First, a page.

The pants party

holly-Probst, realizing he has to touch the crotch idol.

In Survivor: Marquesas, underdog Kathy Vavrick-O’Brien won the first immunity and asked if people would be offended if she didn’t bring her bag to tribal council since she was guaranteed not to go home. In an era where bags (and pockets) conceal idols, not taking your bag to tribal is a massive indication of not having an idol. This tribal, Adam, who held immunity, didn’t bring his bag but brought his idol…hidden his crotch. Adding fuel to the phallic fire (remember what the immunity necklace looks like?), Adam pulled said crotch-idol out and played it for Hannah, a move that wasn’t entirely necessary with Will flipping.

Very early on this season, I called for a ton of idol plays, which has proven to be a relatively accurate prediction. We entered this season riding a streak of correct idol plays; the last incorrect idol play was all the way back in Survivor: Cagayan. Twice this season, an idol has been played on someone that didn’t technically need it (David saving Ken; Adam saving Hannah). Both idol plays are definitely reasonable in context, but it is interesting to see how quickly this group of supposed superfans are willing to play an idol.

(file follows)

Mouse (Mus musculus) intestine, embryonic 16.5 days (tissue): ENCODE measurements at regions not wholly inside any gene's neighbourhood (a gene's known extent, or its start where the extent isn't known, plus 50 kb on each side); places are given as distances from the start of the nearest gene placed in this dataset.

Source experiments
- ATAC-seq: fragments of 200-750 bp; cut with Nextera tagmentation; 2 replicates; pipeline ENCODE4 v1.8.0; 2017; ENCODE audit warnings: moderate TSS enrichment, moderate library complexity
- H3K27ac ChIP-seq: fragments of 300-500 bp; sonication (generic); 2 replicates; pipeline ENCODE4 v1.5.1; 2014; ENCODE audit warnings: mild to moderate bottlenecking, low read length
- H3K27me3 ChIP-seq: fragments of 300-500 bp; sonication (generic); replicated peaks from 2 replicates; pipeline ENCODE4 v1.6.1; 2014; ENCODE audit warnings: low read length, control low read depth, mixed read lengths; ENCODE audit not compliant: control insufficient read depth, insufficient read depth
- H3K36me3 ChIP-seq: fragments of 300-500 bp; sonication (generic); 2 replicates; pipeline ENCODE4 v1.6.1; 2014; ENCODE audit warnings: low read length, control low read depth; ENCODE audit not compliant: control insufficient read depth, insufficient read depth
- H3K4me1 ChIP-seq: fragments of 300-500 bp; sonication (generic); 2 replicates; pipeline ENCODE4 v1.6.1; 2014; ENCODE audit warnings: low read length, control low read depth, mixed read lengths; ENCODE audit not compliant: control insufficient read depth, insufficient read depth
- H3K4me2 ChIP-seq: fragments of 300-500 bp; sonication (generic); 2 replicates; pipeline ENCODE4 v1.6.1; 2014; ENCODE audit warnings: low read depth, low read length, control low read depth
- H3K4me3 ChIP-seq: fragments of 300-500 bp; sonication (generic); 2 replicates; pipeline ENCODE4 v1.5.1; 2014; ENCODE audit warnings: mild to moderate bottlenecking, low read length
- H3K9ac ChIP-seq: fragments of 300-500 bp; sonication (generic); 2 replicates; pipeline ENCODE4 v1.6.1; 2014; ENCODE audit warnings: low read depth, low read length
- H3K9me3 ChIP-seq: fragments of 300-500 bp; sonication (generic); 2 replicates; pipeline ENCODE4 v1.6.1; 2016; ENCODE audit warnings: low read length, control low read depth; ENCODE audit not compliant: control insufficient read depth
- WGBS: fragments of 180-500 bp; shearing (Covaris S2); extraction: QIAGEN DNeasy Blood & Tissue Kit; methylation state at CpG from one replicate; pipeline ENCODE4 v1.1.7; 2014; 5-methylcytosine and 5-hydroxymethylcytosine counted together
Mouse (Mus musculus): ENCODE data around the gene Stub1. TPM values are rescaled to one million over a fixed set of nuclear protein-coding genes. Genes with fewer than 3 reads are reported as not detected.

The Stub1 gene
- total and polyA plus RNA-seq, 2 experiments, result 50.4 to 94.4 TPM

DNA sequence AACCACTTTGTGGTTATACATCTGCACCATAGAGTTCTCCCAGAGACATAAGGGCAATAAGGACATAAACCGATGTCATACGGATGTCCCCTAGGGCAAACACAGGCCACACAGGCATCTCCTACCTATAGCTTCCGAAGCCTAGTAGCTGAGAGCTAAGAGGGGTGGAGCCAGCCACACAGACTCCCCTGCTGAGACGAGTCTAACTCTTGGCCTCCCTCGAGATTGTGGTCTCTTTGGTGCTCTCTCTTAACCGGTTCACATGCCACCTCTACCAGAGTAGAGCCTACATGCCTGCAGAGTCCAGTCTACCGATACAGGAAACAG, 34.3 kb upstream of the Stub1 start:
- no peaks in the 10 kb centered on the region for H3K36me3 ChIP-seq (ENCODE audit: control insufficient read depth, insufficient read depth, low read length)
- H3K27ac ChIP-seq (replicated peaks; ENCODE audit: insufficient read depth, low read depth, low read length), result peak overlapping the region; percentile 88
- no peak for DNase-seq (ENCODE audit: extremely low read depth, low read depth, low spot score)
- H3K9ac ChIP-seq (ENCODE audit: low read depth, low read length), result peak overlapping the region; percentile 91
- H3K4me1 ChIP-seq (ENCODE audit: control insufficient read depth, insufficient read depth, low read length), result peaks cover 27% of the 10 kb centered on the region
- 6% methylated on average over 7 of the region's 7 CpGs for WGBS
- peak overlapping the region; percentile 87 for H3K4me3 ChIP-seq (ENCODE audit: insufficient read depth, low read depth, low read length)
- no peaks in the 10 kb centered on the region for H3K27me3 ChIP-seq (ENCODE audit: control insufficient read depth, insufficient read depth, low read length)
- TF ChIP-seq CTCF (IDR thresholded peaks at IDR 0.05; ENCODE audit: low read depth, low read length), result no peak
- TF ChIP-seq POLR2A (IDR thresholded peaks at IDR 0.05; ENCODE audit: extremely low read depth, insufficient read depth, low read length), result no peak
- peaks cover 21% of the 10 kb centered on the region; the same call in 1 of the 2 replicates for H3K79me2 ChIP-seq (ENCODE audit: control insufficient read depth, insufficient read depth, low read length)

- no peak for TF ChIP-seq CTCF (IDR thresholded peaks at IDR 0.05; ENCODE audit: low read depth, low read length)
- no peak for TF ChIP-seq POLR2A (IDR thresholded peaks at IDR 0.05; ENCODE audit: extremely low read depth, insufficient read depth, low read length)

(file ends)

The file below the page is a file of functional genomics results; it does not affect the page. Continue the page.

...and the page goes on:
Big shoes to fill

danlembo-Challenge beast, Dan Lembo, personifying the expectations vs. reality dilemma.

With Zeke voted out this episode, I, along with many, was left with a bitter taste. Zeke was massively hyped up preseason, so I kept expecting him to live up to that. Don’t get me wrong; Zeke played a very commendable game, but I think the bar was set too high for him concerning viewer expectations. In the past few episodes, his edit flipped (without conferring with Edgic) to very brash and overconfident. All we heard from Zeke in the past few episodes seemed to be the storyline about him leading his troops.